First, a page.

In “The Forgotten Group Member” case study, the organizational behavior group developed using some of these five stages: forming, storming, norming, performing and adjourning. Forming is characterized by the groups desire to be accepted. This is the orientation part of the group development and a leader is chosen. In the storming stage, group members often discuss and debate about which tasks and duties are assigned to whom. The key factor in the successful transition from this stage is the ability to listen. While in the norming phase, cohesion is evident through the group’s interpersonal relationships.
Each member is opened to new ideas based on the facts presented by other members. An understanding of each other leads to a higher trust level which leads to a better working team. Performing, while not reached by every group, is an evolution of independence within the group, where there is trust that everyone will perform as desired and there are no interpersonal issues amongst the members. The final stage is adjourning, which includes the conclusion of tasks, relationships, goodbyes and the recognition of performances and participation in the group.
According to this case study, the organizational behavior group, led by Christine, is a in the storming stage. Assuming Christine was unaware of the storming stage of group development, she could have made a more aggressive attempt to speak with Mike before the fifth week. There were issues with Mike that needed attention early on. Some would argue that the group would be in the norming stage but these conflicts were never resolved which puts them still in the storming stage. Everyone in the group was getting along and they understand their role, all but Mike. This is made evident by fourth paragraph from the case study about how Mike missed most of the meetings because he was busy with work. Part II: Problem Identification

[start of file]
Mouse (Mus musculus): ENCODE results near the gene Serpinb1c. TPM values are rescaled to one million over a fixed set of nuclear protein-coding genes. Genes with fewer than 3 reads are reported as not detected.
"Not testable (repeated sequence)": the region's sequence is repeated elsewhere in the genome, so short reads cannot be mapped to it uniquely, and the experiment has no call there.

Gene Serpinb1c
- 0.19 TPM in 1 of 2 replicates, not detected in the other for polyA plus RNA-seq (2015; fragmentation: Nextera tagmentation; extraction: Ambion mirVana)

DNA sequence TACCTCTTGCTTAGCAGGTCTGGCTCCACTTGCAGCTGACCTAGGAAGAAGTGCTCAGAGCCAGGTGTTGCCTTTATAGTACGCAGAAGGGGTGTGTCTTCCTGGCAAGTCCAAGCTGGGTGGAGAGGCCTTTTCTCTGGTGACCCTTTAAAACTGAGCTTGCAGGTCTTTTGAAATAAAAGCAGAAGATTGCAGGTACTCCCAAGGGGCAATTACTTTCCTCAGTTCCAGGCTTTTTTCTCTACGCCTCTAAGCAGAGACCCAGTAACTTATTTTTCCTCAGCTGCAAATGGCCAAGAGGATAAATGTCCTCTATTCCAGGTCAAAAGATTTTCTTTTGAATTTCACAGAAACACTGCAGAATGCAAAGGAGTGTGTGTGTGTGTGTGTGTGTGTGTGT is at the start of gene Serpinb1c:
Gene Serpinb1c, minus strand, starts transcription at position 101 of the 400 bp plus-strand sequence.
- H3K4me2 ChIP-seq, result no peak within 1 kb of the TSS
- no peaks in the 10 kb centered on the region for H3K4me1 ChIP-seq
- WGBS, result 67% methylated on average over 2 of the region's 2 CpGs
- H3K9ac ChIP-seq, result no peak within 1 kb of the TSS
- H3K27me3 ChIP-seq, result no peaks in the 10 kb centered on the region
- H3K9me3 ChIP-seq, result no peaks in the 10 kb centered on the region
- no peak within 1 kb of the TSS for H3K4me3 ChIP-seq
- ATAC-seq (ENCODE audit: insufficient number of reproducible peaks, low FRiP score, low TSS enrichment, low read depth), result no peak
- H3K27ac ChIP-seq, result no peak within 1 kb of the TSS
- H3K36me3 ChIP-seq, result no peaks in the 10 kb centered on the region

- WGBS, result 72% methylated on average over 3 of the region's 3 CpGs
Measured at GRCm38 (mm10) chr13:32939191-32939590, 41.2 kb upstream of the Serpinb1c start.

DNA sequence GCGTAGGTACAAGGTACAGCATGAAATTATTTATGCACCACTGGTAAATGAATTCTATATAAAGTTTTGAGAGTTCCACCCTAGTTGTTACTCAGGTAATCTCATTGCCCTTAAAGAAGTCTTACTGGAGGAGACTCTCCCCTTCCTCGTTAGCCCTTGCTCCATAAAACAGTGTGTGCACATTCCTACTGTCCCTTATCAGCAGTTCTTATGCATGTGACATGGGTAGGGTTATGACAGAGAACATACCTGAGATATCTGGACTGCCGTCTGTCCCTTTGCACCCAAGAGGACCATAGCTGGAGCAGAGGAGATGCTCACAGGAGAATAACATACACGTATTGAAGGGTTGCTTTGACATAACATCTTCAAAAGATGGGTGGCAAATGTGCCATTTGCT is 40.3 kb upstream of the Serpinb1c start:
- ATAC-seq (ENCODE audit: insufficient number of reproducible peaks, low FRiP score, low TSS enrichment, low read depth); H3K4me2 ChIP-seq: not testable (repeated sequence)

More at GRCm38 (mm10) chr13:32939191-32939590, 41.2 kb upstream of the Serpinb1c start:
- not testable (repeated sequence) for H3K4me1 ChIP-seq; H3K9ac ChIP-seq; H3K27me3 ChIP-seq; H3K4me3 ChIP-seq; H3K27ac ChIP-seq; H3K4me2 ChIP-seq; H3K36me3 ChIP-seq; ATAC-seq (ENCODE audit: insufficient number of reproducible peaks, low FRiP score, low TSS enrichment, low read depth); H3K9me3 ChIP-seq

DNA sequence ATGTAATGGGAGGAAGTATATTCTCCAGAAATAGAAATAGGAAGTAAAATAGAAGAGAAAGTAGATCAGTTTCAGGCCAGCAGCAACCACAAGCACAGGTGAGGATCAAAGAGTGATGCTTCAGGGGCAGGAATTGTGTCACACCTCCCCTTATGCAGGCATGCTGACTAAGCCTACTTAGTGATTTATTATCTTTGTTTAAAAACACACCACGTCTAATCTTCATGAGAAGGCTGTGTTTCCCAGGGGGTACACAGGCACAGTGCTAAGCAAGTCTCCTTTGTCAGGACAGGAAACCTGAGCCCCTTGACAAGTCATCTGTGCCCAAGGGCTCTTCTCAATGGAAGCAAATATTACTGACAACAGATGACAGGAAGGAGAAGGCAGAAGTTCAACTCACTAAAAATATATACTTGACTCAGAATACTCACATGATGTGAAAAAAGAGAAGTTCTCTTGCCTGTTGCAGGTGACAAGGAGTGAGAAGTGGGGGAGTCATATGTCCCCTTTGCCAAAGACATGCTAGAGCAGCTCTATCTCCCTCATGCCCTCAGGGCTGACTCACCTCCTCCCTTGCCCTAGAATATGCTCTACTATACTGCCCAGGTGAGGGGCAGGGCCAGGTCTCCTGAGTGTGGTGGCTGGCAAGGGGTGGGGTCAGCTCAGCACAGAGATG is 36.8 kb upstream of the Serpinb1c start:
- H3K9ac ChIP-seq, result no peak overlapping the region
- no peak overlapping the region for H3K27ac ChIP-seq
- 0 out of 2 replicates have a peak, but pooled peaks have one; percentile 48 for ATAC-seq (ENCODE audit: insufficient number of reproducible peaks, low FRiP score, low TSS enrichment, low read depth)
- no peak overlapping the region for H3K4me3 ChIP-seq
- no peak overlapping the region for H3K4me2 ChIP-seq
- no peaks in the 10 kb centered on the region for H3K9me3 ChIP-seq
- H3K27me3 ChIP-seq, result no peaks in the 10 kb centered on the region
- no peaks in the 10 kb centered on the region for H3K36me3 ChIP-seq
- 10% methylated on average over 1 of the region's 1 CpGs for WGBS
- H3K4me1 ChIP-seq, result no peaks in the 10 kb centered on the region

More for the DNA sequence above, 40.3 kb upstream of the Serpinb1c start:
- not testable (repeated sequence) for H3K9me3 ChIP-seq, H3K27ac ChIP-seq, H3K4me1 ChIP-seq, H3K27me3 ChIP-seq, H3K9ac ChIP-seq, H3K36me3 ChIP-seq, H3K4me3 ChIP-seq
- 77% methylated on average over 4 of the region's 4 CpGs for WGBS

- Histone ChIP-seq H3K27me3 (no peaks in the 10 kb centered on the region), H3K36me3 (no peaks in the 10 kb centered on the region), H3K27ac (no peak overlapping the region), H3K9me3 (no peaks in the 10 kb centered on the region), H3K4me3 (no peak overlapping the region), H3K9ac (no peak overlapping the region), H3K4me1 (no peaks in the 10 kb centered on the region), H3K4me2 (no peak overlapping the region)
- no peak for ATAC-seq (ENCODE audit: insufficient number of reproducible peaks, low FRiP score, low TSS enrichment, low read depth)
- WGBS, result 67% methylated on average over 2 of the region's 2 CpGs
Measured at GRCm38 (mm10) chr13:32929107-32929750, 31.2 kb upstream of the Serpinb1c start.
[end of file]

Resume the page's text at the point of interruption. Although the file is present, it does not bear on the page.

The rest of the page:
In my opinion, the primary problem facing the group is the lack of cohesion and trust between all of its members. The biggest problem facing Christine is her inability to confront Mike and hold him accountable for his part in the group project. Christine is the “Team Coordinator”, and as such, she has an obligation to address these issues early on.
As a group, it seems that Christine is inadvertently excluding Mike from the team meetings by picking times in which he works. To me, she has failed in her duty to accommodate all members of the group. This leads to the issue of trust. Mike has personal problems with his girlfriend, is almost always busy outside of classes with work and probably feels like he isn’t welcomed by the group. I point to the example in the cafeteria where there was an impromptu meeting by the other members of the group. Mike probably assumed they excluded him from this informal meeting on purpose which seemed to cause Mike to become even more distant.
Christine should have understood not just the skills and attributes of the group, but also the personal feelings of the individuals. She was so caught up in making her grade that she overlooked her responsibilities to every member of the team. Mike was full of great ideas, but his personal issues and sense of exclusion from the group made him feel like an outcast. Christine was not sensitive to this which may have made problems worse. Had Christine talked to Mike in the very beginning and made an early effort to resolve these issues, the group may have turned out much differently. Part III: Retrospective Evaluation